The Pirate’s Daughter

There’s a bit of the buccaneer in Margaret Cezair-Thompson’s approach to her second novel, The Pirate’s Daughter. Setting her story against the steamy intersection of glamorous Hollywood and old-time Jamaica, she plunders history and pillages lives to tell an intricate tale of love and betrayal. The result is a glittering trove of fact, history, and fancy, which the author hands to her readers in a glorious, often untidy, heap.

The story opens with Ida Joseph, a beautiful 13-year-old girl who lives with her parents in Port Antonio, a rustic town at the foot of Jamaica’s Blue Mountains. It’s 1946, and the American movie star Errol Flynn has just wrecked his sailboat off the coast. Ida’s father, Eli, is both justice of the peace and a taxi driver. When Flynn, taken with Jamaica’s lush beauty, decides to buy a home there, Eli’s just the fellow to drive him around and take care of the legal odds and ends.

Ida manages to tag along when Eli drives to town to pick up Flynn for one of his house-hunting expeditions. Within minutes of meeting the visitor, whom Jamaica’s daily newspaper has anointed “The World’s Handsomest Man,” Ida sees both a charismatic matinee idol and an ordinary guy.

They waited in the hotel lounge for ten minutes before Errol Flynn came down. The hotel workers and few guests had already gotten used to him; no one gaped. There were glances, though, and everything seemed to slow down around him.

He was larger than Ida had imagined. Looking down at his sandals, she spotted hair on his toes.

With Ida’s help, Flynn finds a deserted island that fits his fantasies of Jamaican life. He uses his fortune, earned in swashbuckling films, to build Bella Vista, a sprawling pink-and-white mansion surrounded by patios, pools, and gardens. It’s there that he entertains Hollywood friends like Marilyn Monroe, Truman Capote, and Tony Curtis. And it’s there that he starts an affair with 16-year-old Ida and gets her pregnant.

Frightened of another scandal, Flynn abandons Ida and flees. The resulting child, a girl named May, is left in the hands of strangers when Ida is forced to move to New York to try to earn a living. Years go by. When Ida, now married to a wealthy man, disembarks from the cruise ship that returns her to Jamaica, her daughter barely knows her.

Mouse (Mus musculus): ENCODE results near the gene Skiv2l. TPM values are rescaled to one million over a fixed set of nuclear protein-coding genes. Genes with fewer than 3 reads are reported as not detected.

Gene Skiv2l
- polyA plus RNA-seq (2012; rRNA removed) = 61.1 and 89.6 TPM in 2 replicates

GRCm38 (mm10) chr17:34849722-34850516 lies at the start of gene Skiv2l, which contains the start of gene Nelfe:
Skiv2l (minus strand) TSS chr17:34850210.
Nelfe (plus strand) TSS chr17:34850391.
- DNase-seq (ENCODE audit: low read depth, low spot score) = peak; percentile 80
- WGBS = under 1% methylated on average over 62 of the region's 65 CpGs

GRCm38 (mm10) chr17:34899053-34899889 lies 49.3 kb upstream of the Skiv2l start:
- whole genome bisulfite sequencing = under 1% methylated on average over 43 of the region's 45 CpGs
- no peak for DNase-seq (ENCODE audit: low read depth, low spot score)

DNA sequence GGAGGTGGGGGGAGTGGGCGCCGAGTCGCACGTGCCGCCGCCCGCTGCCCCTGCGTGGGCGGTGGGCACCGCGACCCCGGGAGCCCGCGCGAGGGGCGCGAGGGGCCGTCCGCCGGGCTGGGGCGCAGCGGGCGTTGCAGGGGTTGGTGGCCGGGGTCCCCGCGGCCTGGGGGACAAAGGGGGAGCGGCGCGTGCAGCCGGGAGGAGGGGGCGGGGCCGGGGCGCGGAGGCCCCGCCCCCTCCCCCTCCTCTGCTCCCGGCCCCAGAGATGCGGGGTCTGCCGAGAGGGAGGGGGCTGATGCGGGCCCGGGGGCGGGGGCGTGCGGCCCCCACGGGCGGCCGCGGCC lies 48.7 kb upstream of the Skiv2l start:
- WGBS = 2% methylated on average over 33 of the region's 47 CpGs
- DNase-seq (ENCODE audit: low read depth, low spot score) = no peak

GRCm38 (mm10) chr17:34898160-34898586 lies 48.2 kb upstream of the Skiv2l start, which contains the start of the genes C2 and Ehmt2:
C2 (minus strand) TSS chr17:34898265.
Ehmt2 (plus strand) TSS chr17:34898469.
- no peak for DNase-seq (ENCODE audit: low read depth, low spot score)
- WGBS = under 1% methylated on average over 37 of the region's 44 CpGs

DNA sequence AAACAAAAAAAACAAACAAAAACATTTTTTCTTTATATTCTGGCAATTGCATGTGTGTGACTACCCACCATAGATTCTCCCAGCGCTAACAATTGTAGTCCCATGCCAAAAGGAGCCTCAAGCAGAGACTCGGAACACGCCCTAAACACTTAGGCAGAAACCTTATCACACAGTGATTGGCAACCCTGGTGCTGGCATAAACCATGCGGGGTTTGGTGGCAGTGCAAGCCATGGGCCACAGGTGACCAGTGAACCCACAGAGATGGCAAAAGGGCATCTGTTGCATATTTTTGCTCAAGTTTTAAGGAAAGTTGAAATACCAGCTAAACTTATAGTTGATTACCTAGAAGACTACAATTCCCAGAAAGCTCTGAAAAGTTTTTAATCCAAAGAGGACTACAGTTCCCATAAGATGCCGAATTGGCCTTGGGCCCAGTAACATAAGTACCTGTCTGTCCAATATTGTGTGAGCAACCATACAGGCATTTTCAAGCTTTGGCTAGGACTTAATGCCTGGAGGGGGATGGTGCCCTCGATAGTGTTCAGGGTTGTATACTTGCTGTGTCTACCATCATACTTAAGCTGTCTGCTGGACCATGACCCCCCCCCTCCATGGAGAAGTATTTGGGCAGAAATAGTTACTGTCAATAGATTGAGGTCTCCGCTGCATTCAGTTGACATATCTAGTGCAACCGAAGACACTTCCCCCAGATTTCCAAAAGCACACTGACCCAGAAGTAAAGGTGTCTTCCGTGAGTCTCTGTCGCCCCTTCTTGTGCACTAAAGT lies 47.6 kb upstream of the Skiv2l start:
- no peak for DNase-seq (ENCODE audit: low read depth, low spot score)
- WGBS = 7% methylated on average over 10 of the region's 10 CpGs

At first May couldn’t distinguish anyone who looked like the mother she had seen in the pictures. Then she made out a pretty woman in a white hat and a blue dress that clung to her figure like fish scales on a mermaid. Her white-gloved arm held on to a man who was much taller than she was. The woman saw her, raised her hand to her lips, cried out, and began waving.

The reunion proves difficult, as does the relationship between Ida and May. It plays out against the backdrop of modern Jamaican history — the end of British colonial rule, the fight for independence, the ripple effect of the failed Bay of Pigs invasion, the flawed and failed sovereign governments. It’s this mix of fiction and history that gives the book much of its appeal.

Errol Flynn did, in fact, fall in love with Jamaica when his schooner, the Zaca, foundered in a hurricane just off the island’s coast. He was 40 years old and fleeing the fallout of a trial for statutory rape, just one of the numerous sexual scandals that would mark his life. Flynn purchased Navy Island, a small spit of land visited two centuries earlier by the Bounty‘s notorious skipper, Captain Bligh.

This coincidence — and a childhood fascination with pirates and seafaring adventures — gave Cezair-Thompson the seeds for her story. But unlike authors who wrote about Jamaica and left out all reference to Jamaicans, Cezair-Thompson set out to tell a more authentic tale. She peoples her world with island characters, from wealthy Jamaican landowners with a caste system of their own to impoverished laborers eager for a share of the island’s riches.

They pepper their speech with patois — good manners is “broughtupsy”; someone who wishes you ill “puts da goat-mout’ ” on you. When speaking about an unmarried pregnant girl, a woman says, “you see how she bring belly into her house.”

Jamaican music, political factions, Rastafarians, and the ganja trade find a place in the narrative. So do Flynn’s adventures, like the moment when, bored or drunk or both, he drives his Cadillac into his swimming pool during a party. Ian Fleming appears as Nigel Fletcher (whose son is named Ian, in case you don’t quite make the connection).

But setting the story against real-life events creates a strain. Cezair-Thompson struggles a bit to keep historic details as a backdrop while letting her story and characters take center stage. At times, rather than a dramatic arc in which actions beget emotional consequences, the story reverts to little more than a string of events.

From the moment she introduces Ida’s wealthy husband, Karl, Cezair-Thompson hints at his dark secret. She teases it out over the course of the book. Is he gay? Was he a Nazi? Will he, in fact, find sunken treasure? The answer, when it finally emerges, is stunning. But rather than weave it into the narrative so the truth can resonate backward and forward and shake up the plot, it’s revealed in a deathbed confession. There’s nothing to do with it then, and it feels squandered.

But as May tells us in a prologue to the book, for some raconteurs, a tale doesn’t come from them so much as come upon them. “Mouth open, story fly out.” That’s the case with Cezair-Thompson in The Pirate’s Daughter. Story flew out, and it’s a corker.